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Who are the rich and famous in the Paradise Papers?

08 November 2017

Apple said that after its reorganisation it is paying more Irish tax than before. Then, the company relocated its worldwide corporate structure to Jersey in the beginning of investigation.

"As part of these changes, Apple's subsidiary which holds overseas cash became resident in the U.K. Crown dependency of Jersey, specifically to ensure that tax obligations and payments to the USA were not reduced", the company said. In a statement on the company's website, Apple said it has paid $35 billion (£26 billion) in corporate income taxes over the last three years.

"The move affected two of its most important subsidiaries, one of which is thought to hold the key to a company cash pile worth more than $250 billion", The Guardian reported, based on records shared by the International Consortium of Investigative Journalists (ICIJ).

"We strongly support efforts from the global community toward comprehensive worldwide tax reform and a far simpler system".

"We have no indication when it comes to the time perspective of Apple's recovery".

ABC's Four Corners on Monday night revealed Nike sold around $500 million of sportswear in Australia previous year, but recorded profits of just 2 per cent of its sales, therefore paying just $4.5 million in tax. The Apple back taxes are yet to be reclaimed by the Irish government but the Google bill has been settled, Vestager said.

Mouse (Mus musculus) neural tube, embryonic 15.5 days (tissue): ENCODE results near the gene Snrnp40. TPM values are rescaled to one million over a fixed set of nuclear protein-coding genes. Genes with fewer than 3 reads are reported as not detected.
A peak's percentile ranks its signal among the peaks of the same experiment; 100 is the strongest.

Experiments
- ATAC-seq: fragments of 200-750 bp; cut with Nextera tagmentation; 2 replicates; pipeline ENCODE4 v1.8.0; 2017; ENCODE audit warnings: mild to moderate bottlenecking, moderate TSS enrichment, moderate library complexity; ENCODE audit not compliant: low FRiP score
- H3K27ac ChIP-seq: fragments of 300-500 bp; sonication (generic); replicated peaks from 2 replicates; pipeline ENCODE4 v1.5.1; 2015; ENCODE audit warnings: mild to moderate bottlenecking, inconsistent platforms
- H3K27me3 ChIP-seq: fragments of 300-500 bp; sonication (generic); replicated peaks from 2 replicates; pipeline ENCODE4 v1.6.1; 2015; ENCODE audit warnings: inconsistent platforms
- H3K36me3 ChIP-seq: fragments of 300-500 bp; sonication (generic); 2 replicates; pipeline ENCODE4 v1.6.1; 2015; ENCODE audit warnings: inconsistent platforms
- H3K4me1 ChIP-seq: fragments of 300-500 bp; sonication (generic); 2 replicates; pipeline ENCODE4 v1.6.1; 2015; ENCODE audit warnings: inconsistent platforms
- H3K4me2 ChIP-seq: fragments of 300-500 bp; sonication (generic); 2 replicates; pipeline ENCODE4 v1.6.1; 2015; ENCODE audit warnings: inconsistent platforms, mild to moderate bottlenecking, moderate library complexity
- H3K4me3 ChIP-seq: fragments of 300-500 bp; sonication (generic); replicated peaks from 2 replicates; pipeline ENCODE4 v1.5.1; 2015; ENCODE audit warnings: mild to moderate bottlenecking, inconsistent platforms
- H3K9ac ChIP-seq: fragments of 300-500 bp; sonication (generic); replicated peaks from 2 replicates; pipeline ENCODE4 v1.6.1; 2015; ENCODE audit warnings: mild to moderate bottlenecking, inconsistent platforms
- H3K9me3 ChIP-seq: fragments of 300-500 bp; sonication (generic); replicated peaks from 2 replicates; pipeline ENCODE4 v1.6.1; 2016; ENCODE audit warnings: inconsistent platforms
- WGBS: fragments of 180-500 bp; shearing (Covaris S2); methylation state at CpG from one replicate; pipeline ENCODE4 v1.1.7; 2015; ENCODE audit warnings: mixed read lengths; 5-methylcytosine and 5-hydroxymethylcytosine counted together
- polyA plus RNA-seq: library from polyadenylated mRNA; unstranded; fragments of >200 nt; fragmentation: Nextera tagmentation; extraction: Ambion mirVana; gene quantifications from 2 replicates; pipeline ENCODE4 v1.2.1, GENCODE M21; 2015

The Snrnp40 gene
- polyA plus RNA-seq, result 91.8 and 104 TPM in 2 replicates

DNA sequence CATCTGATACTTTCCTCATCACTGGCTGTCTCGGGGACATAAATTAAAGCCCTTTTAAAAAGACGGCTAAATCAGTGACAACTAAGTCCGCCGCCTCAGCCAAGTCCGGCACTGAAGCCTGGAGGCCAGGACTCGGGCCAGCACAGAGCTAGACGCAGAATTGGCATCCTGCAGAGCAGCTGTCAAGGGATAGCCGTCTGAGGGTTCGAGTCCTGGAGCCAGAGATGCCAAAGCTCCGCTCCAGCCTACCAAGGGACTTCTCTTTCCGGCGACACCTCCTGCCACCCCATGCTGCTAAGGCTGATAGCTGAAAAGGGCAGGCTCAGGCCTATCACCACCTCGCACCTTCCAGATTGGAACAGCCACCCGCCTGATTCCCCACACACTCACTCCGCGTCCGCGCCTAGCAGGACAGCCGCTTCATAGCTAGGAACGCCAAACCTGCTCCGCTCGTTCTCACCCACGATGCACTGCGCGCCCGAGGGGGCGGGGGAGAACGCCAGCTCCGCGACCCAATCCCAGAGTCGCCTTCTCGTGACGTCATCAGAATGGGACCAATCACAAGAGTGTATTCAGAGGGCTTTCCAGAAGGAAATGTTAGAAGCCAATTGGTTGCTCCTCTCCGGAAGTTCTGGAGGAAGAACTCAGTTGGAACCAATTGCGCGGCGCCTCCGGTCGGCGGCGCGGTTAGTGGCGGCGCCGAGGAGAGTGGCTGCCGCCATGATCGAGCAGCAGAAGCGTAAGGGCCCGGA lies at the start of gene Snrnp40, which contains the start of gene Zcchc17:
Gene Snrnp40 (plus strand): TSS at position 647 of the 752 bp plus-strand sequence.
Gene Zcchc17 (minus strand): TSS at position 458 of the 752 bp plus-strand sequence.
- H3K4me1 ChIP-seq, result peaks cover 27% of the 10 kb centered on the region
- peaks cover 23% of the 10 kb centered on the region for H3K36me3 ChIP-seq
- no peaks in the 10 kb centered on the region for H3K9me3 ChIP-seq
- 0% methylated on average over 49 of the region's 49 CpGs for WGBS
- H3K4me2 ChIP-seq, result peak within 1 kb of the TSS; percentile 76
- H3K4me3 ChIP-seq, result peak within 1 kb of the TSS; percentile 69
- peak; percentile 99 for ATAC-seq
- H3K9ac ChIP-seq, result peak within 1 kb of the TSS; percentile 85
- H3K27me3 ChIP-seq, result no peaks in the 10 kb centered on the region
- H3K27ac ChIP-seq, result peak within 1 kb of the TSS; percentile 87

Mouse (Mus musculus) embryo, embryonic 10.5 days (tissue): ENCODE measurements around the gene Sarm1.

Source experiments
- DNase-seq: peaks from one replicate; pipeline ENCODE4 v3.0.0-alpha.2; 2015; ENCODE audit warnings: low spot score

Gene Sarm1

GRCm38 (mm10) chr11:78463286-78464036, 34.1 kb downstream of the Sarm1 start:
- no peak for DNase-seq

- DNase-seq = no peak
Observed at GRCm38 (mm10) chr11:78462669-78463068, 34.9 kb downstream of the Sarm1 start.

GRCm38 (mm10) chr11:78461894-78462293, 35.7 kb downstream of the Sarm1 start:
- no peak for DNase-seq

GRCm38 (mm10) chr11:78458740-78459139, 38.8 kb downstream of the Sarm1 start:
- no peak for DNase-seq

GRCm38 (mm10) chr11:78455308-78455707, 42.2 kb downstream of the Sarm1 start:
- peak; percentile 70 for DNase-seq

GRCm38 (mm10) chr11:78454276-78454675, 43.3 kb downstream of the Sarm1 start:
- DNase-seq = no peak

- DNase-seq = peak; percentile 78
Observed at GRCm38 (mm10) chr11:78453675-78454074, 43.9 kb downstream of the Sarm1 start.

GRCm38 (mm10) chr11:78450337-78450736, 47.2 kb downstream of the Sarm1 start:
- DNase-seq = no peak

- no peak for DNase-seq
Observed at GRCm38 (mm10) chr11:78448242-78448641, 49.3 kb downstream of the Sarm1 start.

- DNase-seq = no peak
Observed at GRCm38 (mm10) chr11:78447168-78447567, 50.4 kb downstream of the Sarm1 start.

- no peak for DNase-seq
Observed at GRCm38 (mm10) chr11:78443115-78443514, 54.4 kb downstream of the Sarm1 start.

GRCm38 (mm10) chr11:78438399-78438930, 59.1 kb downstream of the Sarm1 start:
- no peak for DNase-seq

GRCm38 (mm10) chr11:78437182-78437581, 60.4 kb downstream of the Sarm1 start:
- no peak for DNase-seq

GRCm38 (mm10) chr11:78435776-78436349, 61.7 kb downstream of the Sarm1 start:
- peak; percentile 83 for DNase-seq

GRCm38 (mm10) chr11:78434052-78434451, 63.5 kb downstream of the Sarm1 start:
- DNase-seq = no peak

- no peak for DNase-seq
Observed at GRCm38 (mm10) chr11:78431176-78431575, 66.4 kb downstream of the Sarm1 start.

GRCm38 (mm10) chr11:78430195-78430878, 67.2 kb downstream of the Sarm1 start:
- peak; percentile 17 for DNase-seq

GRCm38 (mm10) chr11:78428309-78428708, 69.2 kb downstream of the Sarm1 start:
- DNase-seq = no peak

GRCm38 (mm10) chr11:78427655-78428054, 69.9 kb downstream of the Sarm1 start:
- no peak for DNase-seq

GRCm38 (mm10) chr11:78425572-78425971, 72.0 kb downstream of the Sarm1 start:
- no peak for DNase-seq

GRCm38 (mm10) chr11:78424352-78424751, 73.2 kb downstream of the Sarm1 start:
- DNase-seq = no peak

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Apple shifted much of its offshore wealth from Ireland to a tax haven in the British Isles, according a review of leaked Paradise Papers documents Monday. As Breitbart News reported in June 2016: "Tech companies, including Apple, Cisco Systems and Google pay lower overseas tax rates than their non-tech USA peers, such as Boeing or Johnson & Johnson".

The Papers are just a few of the hundreds of thousands leaked from offshore law firm Appleby, which recently warned its super-rich clients of a data breach in September a year ago, reminiscent of the data breach in 2015 on Panamanian law firm Mossack Fonseca.

- Britain's Queen Elizabeth II has, through the Duchy of Lancaster which provides her income and handles her investments, placed around £10 million ($13 million, €11.3 million) of her private money in funds held in the Cayman Islands and Bermuda. It said the move was made "specifically to ensure that tax obligations and payments to the US were not reduced".

Apple CEO Tim Cook slammed the ruling as "total political crap" and argued that there's "no reason for it in fact or in law".

Apple said: "When Ireland changed its tax laws in 2015, we complied by changing the residency of our Irish subsidiaries and we informed Ireland, the European Commission and the United States".

The documents revealed that Apple approached Appleby, a Bermuda-based law firm known for managing offshore companies. The company reports its effective global tax rate at 24.6 percent.

Who are the rich and famous in the Paradise Papers?